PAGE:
You are wise to convert your bird to mainly pelleted food. There will probably be less soaking in water with the smaller, cockatiel size, but there is no harm done - just a habit of some and not others. I place the water bowl at the opposite end of the cage from the food bowl just to discourage the practice a little and pay particular attention to frequent emptying of the "soup" they make of their water. 


Dear Linda,

My Quaker is eight months old and does not talk. He makes all kinds of noises and is a real sassy bird. His feathers are in good shape, he eats well, and loves to be in the room with me. In fact, if I leave him alone in a room too long he hops down and comes looking for me. We talk to him all through the day. Sometimes when he is chattering I think he says "Bobbi", his name. I have thought of boarding him with talking birds but I am afraid he will pull his feathers as he did when we first got him. Do you think he will ever talk?    

Ruth from Florida

Please do not even consider boarding that dear little bird anywhere at all. He sounds completely devoted to you and your husband and would be just heart broken to be sent anywhere without you. Do be more patient. Bobbi is just a baby. Just keep talking to him, repeating the same words or phrases endlessly. I think that by the time this issue gets to your home he will be talking up a storm.

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Dear Linda,

Can you please help me? My Quaker Reekki was getting a real good bath one day when I noticed two yellow feathers by his neck. Does this mean that he is split to Lutino? To my knowledge they were not there when I got him as a young bird. He is now almost two years old.     Jo Ann from Missouri

Dear Jo Ann:There is no visual indication at all of a Quaker being split to Lutino. Yellow feathers appearing in an older bird after several molts usually indicate either damaged feather follicles or are an indication of liver disease.

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Dear Linda,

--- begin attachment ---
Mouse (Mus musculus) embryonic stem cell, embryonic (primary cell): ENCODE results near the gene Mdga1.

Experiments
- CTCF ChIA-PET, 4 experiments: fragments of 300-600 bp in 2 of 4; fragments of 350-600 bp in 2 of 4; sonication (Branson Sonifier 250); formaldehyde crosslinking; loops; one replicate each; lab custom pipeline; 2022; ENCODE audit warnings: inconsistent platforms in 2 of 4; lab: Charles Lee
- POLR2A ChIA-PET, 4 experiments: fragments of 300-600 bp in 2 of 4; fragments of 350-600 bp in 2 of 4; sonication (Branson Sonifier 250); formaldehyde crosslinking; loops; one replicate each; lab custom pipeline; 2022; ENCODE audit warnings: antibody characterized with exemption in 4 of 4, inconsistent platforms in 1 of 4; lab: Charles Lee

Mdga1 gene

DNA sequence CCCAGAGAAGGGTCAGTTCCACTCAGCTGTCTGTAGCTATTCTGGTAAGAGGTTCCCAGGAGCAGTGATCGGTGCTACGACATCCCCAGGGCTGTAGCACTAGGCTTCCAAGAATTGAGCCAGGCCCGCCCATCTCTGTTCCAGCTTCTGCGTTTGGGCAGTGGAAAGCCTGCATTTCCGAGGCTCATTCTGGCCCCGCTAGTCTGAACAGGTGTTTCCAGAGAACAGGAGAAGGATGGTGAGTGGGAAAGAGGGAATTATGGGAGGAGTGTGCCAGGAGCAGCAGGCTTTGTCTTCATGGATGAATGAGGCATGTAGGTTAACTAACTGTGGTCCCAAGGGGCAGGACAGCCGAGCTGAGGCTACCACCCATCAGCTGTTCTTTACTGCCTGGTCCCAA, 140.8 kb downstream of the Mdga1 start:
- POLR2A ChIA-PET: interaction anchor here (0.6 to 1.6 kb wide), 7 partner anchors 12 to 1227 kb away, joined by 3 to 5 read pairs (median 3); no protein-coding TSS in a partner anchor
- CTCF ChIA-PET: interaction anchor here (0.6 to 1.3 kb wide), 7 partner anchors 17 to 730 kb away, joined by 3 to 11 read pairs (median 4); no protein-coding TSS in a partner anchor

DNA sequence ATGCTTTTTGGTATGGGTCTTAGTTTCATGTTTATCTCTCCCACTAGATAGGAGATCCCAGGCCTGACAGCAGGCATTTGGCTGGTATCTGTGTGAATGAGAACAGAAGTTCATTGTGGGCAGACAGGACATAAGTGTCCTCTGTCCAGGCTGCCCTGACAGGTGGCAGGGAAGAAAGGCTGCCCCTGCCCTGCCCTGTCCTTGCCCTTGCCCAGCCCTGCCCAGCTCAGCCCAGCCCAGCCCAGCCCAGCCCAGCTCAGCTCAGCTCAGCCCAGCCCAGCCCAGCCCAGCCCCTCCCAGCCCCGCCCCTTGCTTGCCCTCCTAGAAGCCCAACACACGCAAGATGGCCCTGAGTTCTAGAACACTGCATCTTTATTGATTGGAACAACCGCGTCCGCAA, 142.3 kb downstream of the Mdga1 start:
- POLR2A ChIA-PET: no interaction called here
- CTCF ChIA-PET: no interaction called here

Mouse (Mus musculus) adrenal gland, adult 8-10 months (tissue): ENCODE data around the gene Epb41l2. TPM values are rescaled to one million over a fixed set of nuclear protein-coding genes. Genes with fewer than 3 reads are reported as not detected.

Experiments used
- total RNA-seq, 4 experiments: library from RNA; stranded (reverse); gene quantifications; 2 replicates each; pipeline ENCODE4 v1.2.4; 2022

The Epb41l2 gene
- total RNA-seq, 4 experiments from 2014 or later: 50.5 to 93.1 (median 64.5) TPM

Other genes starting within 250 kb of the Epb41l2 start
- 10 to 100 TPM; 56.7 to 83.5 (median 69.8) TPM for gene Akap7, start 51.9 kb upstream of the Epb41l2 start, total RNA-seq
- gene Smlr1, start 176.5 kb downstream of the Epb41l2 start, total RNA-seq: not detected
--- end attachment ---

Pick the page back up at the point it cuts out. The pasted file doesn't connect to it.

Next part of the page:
We have a three month old Quaker that we purchased for our six year old daughter. We named our bird Q.P. since they are his initials. (For Quaker Parakeet) Since he is a little girl's pet, also for the Kewpie doll. That's how we pronounce it.  

Lorie from Arkansas

So many of our readers have come up with unusual and clever names for your pets. How about a clever name contest? Send in your entries. I will have to serve as judge and the prize will be a free years subscription to The Quaker News.

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Dear Linda,

Rosie, our perky Quaker is the brightest spot in our household. She greets us coming and going - summons us with "Come here, right now. damn it!" She keeps our dogs in line with "Go lay down. No barking. Barking is baaad." And of course "I love you. Give Mama a kiss", and "Nite nite kiss" are endearing. How did we manage without her?

Kaye from Ohio

An old gentleman I knew insisted he could start any bird talking by swearing. I don't really suggest that as a solution to the silent bird, but you do notice that most of the phrases Kaye quotes are probably said very emphatically and plainly to make the dogs mind. Clear, loud, often repeated words will help get your bird started, and once a few words are spoken, the rest follow quickly.

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Dear Linda,

I tried something with my beloved Quaker Radar. I shake up a container of orange or any other kind of juice until it bubbles. Then I pour the contents into a glass and Radar proceeds to bite the bubbles, drinking at the same time.

This may be a good idea for someone who can't get their bird to eat fruit. He likes both orange and apple juice the most. Radar is my constant and loveable companion. We go all over together and travel many miles (ten hours sometimes) going up north visiting. He is a very good traveler although I often have to put my finger in the cage and rub his head. (Only when we are on a road with little traffic.) 

Joseph from N.C.

An additional word of caution - let Radar have his fun chasing bubbles only under your close supervision. Quakers can't swim. I was told about one who fell into his owners oversized coffee mug and drowned.

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Dear Linda,

About the middle of June I arrived home with my own Quaker Parakeet, Spike. I had been looking for a bird for a year and met many different birds. Spike was the most even tempered, sweetest bird I met in that whole year. That's why I got him. Spike hasn't started to talk or even mutter yet. Is there a certain age that Quakers start to mutter? What does it mean when Spike yawns? Is fluffing up a sign of anxiety?   

Kim from California

Low, indistinct sounds that you could call muttering are the start of talking. Birds usually, but not always, garble their first words a bit and practice the sounds before they are clear. They are all different - some start talking in the weaning stage, some not until one or two - and very rarely some just never do much talking. I think that Spike occasionally yawning has probably the same meaning as when a human yawns. Excessive yawning can be caused by worms or other physical problems. Fluffing up can mean that Spike is cold, that he is preparing for sleep, is just a part of his preening routine, or if it persists and is accompanied by other symptoms, it may mean that he is sick. By closely observing your bird's behavior, as I am glad to see you are doing, you will learn his little ways that are peculiar to him alone and be able to interpret his behavior quite well.